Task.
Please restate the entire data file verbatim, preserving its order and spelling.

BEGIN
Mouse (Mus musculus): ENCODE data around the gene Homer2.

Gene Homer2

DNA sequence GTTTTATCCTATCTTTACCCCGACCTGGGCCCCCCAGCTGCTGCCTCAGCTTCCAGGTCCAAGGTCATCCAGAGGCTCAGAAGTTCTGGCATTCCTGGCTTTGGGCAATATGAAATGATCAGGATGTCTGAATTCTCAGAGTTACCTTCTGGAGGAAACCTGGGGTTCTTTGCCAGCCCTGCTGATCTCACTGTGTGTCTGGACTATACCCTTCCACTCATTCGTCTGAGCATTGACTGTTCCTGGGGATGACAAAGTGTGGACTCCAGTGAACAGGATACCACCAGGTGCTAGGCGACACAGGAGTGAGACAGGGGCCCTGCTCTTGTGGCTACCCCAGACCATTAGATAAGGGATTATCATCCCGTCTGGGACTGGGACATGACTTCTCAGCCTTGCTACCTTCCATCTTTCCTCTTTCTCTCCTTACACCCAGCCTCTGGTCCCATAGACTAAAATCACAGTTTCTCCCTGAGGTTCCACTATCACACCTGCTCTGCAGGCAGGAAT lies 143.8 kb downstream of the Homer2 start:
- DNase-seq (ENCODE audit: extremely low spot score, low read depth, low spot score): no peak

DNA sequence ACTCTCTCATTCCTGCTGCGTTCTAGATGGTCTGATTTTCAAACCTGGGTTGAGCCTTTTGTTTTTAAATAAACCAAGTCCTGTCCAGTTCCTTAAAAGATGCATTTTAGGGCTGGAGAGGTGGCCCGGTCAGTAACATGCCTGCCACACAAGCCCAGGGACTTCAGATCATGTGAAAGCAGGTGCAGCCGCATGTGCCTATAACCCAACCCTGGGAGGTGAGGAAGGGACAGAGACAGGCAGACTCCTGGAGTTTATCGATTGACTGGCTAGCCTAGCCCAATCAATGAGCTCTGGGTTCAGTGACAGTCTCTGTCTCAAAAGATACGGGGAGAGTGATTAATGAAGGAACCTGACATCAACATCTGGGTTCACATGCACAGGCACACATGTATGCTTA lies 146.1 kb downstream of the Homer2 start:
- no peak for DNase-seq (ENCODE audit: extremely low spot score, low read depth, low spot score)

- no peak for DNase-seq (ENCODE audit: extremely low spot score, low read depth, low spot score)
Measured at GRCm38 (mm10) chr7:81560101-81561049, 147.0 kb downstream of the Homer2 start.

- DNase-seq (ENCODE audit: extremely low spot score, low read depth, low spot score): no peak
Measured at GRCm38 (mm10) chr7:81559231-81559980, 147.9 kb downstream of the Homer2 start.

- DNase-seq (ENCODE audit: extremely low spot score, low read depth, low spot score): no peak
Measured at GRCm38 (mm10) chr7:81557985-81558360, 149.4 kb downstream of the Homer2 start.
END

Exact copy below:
Mouse (Mus musculus): ENCODE data around the gene Homer2.

Gene Homer2

DNA sequence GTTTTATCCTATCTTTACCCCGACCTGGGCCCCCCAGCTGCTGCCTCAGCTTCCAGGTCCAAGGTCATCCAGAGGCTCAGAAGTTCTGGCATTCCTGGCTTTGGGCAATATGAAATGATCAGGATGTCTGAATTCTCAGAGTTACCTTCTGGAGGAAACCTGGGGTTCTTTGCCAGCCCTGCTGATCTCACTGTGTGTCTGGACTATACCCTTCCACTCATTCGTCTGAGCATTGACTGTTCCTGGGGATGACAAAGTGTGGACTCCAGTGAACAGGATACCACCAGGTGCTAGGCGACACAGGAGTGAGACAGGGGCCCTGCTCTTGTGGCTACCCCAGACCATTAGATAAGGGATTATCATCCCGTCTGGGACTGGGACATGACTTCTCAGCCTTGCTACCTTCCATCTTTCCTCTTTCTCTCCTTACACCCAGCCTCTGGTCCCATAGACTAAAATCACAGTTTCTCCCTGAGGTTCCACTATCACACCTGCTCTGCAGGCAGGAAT lies 143.8 kb downstream of the Homer2 start:
- DNase-seq (ENCODE audit: extremely low spot score, low read depth, low spot score): no peak

DNA sequence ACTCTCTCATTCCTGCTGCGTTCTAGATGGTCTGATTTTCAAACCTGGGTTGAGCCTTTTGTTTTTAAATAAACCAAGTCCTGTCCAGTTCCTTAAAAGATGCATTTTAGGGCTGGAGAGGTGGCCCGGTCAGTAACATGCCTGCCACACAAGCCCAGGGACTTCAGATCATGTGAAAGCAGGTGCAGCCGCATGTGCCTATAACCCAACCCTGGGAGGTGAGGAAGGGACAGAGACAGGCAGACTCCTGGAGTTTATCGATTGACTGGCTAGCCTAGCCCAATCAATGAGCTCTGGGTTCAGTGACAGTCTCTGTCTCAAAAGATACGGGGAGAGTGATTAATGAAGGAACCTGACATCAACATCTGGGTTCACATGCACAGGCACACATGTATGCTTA lies 146.1 kb downstream of the Homer2 start:
- no peak for DNase-seq (ENCODE audit: extremely low spot score, low read depth, low spot score)

- no peak for DNase-seq (ENCODE audit: extremely low spot score, low read depth, low spot score)
Measured at GRCm38 (mm10) chr7:81560101-81561049, 147.0 kb downstream of the Homer2 start.

- DNase-seq (ENCODE audit: extremely low spot score, low read depth, low spot score): no peak
Measured at GRCm38 (mm10) chr7:81559231-81559980, 147.9 kb downstream of the Homer2 start.

- DNase-seq (ENCODE audit: extremely low spot score, low read depth, low spot score): no peak
Measured at GRCm38 (mm10) chr7:81557985-81558360, 149.4 kb downstream of the Homer2 start.